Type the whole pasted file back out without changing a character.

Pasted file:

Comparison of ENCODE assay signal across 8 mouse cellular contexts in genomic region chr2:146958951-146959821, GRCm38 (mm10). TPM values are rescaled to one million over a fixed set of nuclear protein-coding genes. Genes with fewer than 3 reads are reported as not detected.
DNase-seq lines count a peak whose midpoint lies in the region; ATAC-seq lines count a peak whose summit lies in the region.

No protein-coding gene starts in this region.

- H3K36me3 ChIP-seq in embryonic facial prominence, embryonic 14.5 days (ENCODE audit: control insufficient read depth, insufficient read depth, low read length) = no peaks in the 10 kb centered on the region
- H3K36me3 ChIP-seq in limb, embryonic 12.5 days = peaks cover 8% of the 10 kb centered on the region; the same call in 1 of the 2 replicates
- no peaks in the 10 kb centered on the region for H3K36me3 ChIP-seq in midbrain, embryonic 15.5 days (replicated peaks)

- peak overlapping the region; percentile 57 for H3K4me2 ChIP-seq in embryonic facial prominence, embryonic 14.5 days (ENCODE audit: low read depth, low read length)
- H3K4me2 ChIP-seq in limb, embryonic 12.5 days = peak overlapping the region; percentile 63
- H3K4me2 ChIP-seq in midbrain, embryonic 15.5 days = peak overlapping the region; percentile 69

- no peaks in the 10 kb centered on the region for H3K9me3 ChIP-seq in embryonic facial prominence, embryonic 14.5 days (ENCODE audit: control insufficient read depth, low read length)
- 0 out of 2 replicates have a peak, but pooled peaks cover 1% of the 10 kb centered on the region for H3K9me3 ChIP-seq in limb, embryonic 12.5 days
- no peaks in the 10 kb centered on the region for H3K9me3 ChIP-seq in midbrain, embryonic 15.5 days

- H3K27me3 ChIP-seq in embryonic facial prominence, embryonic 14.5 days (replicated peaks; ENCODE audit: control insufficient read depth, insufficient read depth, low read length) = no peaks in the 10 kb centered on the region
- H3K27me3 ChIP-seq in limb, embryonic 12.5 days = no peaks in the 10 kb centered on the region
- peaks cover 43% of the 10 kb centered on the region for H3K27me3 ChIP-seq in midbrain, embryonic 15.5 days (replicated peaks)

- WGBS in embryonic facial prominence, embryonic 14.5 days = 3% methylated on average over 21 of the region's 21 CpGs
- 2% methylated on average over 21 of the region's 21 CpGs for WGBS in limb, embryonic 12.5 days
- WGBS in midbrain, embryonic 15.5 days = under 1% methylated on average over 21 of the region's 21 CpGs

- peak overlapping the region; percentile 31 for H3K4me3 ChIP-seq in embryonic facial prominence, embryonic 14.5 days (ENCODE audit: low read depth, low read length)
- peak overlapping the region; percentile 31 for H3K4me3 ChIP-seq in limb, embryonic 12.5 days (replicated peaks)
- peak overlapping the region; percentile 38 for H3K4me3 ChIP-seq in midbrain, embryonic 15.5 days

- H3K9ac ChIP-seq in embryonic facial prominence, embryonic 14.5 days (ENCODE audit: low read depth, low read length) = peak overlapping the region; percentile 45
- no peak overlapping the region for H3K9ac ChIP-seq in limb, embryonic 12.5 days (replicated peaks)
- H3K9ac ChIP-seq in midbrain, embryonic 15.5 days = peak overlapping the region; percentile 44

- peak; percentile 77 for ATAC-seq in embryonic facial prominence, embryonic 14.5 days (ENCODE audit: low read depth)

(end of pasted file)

Comparison of ENCODE assay signal across 8 mouse cellular contexts in genomic region chr2:146958951-146959821, GRCm38 (mm10). TPM values are rescaled to one million over a fixed set of nuclear protein-coding genes. Genes with fewer than 3 reads are reported as not detected.
DNase-seq lines count a peak whose midpoint lies in the region; ATAC-seq lines count a peak whose summit lies in the region.

No protein-coding gene starts in this region.

- H3K36me3 ChIP-seq in embryonic facial prominence, embryonic 14.5 days (ENCODE audit: control insufficient read depth, insufficient read depth, low read length) = no peaks in the 10 kb centered on the region
- H3K36me3 ChIP-seq in limb, embryonic 12.5 days = peaks cover 8% of the 10 kb centered on the region; the same call in 1 of the 2 replicates
- no peaks in the 10 kb centered on the region for H3K36me3 ChIP-seq in midbrain, embryonic 15.5 days (replicated peaks)

- peak overlapping the region; percentile 57 for H3K4me2 ChIP-seq in embryonic facial prominence, embryonic 14.5 days (ENCODE audit: low read depth, low read length)
- H3K4me2 ChIP-seq in limb, embryonic 12.5 days = peak overlapping the region; percentile 63
- H3K4me2 ChIP-seq in midbrain, embryonic 15.5 days = peak overlapping the region; percentile 69

- no peaks in the 10 kb centered on the region for H3K9me3 ChIP-seq in embryonic facial prominence, embryonic 14.5 days (ENCODE audit: control insufficient read depth, low read length)
- 0 out of 2 replicates have a peak, but pooled peaks cover 1% of the 10 kb centered on the region for H3K9me3 ChIP-seq in limb, embryonic 12.5 days
- no peaks in the 10 kb centered on the region for H3K9me3 ChIP-seq in midbrain, embryonic 15.5 days

- H3K27me3 ChIP-seq in embryonic facial prominence, embryonic 14.5 days (replicated peaks; ENCODE audit: control insufficient read depth, insufficient read depth, low read length) = no peaks in the 10 kb centered on the region
- H3K27me3 ChIP-seq in limb, embryonic 12.5 days = no peaks in the 10 kb centered on the region
- peaks cover 43% of the 10 kb centered on the region for H3K27me3 ChIP-seq in midbrain, embryonic 15.5 days (replicated peaks)

- WGBS in embryonic facial prominence, embryonic 14.5 days = 3% methylated on average over 21 of the region's 21 CpGs
- 2% methylated on average over 21 of the region's 21 CpGs for WGBS in limb, embryonic 12.5 days
- WGBS in midbrain, embryonic 15.5 days = under 1% methylated on average over 21 of the region's 21 CpGs

- peak overlapping the region; percentile 31 for H3K4me3 ChIP-seq in embryonic facial prominence, embryonic 14.5 days (ENCODE audit: low read depth, low read length)
- peak overlapping the region; percentile 31 for H3K4me3 ChIP-seq in limb, embryonic 12.5 days (replicated peaks)
- peak overlapping the region; percentile 38 for H3K4me3 ChIP-seq in midbrain, embryonic 15.5 days

- H3K9ac ChIP-seq in embryonic facial prominence, embryonic 14.5 days (ENCODE audit: low read depth, low read length) = peak overlapping the region; percentile 45
- no peak overlapping the region for H3K9ac ChIP-seq in limb, embryonic 12.5 days (replicated peaks)
- H3K9ac ChIP-seq in midbrain, embryonic 15.5 days = peak overlapping the region; percentile 44

- peak; percentile 77 for ATAC-seq in embryonic facial prominence, embryonic 14.5 days (ENCODE audit: low read depth)